March 12, 2024 // National

Feeding America CEO Named 2024 Recipient of Laetare Medal

Claire Babineaux-Fontenot, CEO of Feeding America, has been named the recipient of the University of Notre Dame’s 2024 Laetare Medal, the oldest and most prestigious honor given to American Catholics.

It will be presented at the university’s 179th commencement ceremony on Sunday, May 19, at Notre Dame Stadium.

Claire Babineaux-Fontenot, CEO of Feeding America, seen in an undated photo, is the recipient of the University of Notre Dame’s 2024 Laetare Medal, the oldest and most prestigious honor given to American Catholics. The university announced the honor March 10 and it will be presented at the university’s 179th commencement ceremony May 19. (OSV News photo/Barbara Johnston, University of Notre Dame)

The honor was announced on Sunday, March 10, Laetare Sunday, which is the Fourth Sunday of Lent. The Laetare (pronounced lay-TAH-ray) Medal has been given to Catholic leaders since 1883.

“Claire Babineaux-Fontenot has devoted herself to answering Christ’s call to feed the hungry and care for those who are most vulnerable, and in doing so has created a network that sustains millions of Americans every day,” Holy Cross Father John I. Jenkins, President of Notre Dame, said in a statement.

Feeding America, a national network of more than 200 food banks and 60,000 charitable and faith-based partners, works to rescue, store, and distribute food to more than 49 million people facing hunger each year. It also conducts research on food insecurity and potential solutions.

“Under her visionary leadership, Feeding America has become a beacon of hope not only to the individuals and families it serves but for all who share her vision of eliminating food insecurity in this country,” Father Jenkins said.

Babineaux-Fontenot joined Feeding America in 2015. At the time, she was Executive Vice President of Finance and Global Treasurer at Walmart and a member of its leadership team for 13 years. But she felt called by God to a higher purpose. “I knew that there was someplace I was being guided to, and I knew it was going to require faith and confidence in Him,” she said in a statement.

Feeding America’s CEO since 2018, Babineaux-Fontenot has led the organization through several challenges, “including navigating a global pandemic and the ensuing increase in food insecurity,” Notre Dame officials said in a news release.

In 2022, Feeding America became the nation’s largest charitable organization, according to Forbes, and the network distributed 5.3 billion meals in 2023.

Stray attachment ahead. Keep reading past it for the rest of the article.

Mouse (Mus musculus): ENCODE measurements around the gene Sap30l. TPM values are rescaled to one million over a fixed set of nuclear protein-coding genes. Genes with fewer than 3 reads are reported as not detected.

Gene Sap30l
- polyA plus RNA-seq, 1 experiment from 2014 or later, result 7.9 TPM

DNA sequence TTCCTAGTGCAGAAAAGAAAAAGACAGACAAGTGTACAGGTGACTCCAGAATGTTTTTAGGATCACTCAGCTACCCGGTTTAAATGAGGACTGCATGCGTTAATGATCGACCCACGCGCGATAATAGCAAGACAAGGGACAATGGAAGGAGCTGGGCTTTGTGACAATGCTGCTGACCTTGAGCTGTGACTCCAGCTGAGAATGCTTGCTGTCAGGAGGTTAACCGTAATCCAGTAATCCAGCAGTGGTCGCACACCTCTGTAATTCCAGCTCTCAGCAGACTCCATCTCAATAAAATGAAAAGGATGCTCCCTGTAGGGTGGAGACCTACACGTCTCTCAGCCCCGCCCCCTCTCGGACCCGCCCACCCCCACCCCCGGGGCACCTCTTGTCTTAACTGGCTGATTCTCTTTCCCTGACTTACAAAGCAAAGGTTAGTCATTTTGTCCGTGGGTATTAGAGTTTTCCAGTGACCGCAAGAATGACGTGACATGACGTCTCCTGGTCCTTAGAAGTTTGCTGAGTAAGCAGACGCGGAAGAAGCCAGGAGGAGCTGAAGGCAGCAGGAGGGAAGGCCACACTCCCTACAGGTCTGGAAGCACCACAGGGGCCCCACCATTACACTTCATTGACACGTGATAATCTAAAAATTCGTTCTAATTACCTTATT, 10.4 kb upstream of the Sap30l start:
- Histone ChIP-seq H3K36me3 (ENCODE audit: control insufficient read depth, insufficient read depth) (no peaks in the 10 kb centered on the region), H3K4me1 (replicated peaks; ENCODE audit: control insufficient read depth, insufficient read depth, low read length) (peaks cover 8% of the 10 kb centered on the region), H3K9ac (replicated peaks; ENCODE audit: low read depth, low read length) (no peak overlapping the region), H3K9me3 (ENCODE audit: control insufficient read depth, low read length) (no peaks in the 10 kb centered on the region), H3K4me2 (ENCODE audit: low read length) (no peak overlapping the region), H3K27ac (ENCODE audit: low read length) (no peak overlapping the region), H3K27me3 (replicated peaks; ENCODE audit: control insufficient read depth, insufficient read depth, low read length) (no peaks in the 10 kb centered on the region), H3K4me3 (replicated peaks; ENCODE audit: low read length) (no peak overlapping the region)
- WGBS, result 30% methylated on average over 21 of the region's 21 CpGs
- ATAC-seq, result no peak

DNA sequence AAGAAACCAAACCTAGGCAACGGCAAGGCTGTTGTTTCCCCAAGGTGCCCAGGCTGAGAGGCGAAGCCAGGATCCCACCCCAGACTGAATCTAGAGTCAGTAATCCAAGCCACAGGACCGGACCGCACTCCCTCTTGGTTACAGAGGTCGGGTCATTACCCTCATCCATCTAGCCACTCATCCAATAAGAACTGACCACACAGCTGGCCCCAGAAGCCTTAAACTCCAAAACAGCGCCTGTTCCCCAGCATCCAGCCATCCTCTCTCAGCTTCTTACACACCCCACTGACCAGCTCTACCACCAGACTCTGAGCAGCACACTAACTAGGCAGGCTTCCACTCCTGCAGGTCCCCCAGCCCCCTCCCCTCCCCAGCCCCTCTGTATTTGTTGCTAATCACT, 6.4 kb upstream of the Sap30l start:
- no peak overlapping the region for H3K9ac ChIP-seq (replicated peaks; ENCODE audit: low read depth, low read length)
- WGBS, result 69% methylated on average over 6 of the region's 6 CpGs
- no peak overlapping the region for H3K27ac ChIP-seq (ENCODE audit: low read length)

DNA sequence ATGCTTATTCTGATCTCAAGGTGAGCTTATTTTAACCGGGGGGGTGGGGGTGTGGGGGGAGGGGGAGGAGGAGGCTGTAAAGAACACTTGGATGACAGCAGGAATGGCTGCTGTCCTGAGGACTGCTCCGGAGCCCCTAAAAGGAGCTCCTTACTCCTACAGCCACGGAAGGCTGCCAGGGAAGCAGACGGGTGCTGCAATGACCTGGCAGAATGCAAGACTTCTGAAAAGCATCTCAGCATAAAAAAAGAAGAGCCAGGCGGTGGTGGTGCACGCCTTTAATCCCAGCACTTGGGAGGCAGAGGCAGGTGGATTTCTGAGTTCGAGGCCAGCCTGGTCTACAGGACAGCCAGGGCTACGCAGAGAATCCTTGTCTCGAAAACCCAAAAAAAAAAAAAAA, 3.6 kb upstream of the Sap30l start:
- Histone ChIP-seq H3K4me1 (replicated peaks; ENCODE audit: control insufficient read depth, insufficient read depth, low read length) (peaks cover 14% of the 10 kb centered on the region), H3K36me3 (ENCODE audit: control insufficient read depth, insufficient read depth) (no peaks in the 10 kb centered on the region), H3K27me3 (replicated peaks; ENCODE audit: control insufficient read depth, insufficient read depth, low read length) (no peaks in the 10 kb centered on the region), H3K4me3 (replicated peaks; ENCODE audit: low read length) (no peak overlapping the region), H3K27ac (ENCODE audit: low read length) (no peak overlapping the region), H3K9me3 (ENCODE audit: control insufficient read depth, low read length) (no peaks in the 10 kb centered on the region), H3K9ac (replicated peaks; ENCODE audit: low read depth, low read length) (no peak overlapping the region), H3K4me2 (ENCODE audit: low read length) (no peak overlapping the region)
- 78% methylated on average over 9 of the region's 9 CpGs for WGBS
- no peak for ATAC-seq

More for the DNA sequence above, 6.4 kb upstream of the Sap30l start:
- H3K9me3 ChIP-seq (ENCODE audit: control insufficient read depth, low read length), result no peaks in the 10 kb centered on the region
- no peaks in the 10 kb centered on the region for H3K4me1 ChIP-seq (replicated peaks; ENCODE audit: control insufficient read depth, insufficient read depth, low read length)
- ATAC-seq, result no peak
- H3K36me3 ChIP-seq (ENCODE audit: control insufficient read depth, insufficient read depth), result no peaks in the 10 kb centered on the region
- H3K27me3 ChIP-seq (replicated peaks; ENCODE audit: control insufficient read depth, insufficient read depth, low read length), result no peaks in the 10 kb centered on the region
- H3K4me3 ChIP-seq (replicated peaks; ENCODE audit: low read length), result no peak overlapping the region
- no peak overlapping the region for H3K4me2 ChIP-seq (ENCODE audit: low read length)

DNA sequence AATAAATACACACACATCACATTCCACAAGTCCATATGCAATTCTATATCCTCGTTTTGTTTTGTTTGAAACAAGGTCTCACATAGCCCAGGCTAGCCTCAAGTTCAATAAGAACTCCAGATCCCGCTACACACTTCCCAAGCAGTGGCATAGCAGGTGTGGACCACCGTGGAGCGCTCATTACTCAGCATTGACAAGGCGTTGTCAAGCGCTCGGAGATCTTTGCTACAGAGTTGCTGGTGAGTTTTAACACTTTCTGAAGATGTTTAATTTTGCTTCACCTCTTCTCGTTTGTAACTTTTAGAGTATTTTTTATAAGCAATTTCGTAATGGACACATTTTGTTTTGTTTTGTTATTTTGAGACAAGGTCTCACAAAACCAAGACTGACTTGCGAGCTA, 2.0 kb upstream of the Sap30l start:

“More than 10 million children are food insecure here, in the richest country in the history of civilization,” Babineaux-Fontenot said. “That means we need to continue to get the word out. We should help people to understand that the game isn’t over. Notre Dame knows a thing or two about football, right? You don’t leave the field before the game is over. The game’s not over with hunger.”

Feeding America officials recently announced a partnership with the Department of Health and Human Services to explore the link between food insecurity and health outcomes.

Babineaux-Fontenot, who has a law degree and a master of law degree in taxation, spent 30 years in leadership positions in government, at law firms, and with private corporations before joining Feeding America. She was named one of Time’s “100 Most Influential People of 2020” and was featured in the 2022 Forbes “50 over 50” list.

Growing up in Opelousas, Louisiana, she was one of 108 siblings. “Through a combination of birth, adoption, and fostering, her parents built a large and loving family and worked tirelessly to help children in need,” according to the news release.

Previous recipients of the Laetare Medal include President John F. Kennedy, Catholic Worker Movement Co-founder Dorothy Day, Cardinal Joseph Bernardin, labor activist Monsignor George G. Higgins, jazz composer Dave Brubeck, singer Aaron Neville, and actor Martin Sheen.

Last year’s recipient was Mercy Sister Rosemary Connelly, former Executive Director of Misericordia and a lifelong advocate for individuals with developmental disabilities.

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